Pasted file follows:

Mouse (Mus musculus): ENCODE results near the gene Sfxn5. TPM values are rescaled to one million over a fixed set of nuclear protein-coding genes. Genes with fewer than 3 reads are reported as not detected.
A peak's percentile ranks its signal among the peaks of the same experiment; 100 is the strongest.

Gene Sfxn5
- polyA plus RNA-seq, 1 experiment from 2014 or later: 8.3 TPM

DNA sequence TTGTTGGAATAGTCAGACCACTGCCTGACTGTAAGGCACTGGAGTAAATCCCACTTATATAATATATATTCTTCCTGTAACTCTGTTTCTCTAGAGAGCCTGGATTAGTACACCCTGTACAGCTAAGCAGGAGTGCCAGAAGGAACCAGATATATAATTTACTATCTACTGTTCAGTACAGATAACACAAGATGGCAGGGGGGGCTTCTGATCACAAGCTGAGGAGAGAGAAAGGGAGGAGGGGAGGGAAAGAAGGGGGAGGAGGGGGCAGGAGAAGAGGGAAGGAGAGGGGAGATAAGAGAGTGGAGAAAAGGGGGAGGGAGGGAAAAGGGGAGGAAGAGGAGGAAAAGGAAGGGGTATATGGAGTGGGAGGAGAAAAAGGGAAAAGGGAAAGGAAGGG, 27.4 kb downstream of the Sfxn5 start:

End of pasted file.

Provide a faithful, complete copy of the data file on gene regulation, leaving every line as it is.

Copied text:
Mouse (Mus musculus): ENCODE results near the gene Sfxn5. TPM values are rescaled to one million over a fixed set of nuclear protein-coding genes. Genes with fewer than 3 reads are reported as not detected.
A peak's percentile ranks its signal among the peaks of the same experiment; 100 is the strongest.

Gene Sfxn5
- polyA plus RNA-seq, 1 experiment from 2014 or later: 8.3 TPM

DNA sequence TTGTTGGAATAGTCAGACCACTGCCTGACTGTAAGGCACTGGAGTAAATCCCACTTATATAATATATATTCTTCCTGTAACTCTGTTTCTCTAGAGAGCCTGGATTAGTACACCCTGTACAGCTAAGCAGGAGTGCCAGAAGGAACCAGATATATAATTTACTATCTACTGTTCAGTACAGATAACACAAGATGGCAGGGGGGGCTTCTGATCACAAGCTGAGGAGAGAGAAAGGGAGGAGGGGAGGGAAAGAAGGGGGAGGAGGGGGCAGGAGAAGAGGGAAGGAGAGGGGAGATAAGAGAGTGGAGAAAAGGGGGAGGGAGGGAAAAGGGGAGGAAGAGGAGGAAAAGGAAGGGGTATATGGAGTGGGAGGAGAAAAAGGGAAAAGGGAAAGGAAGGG, 27.4 kb downstream of the Sfxn5 start: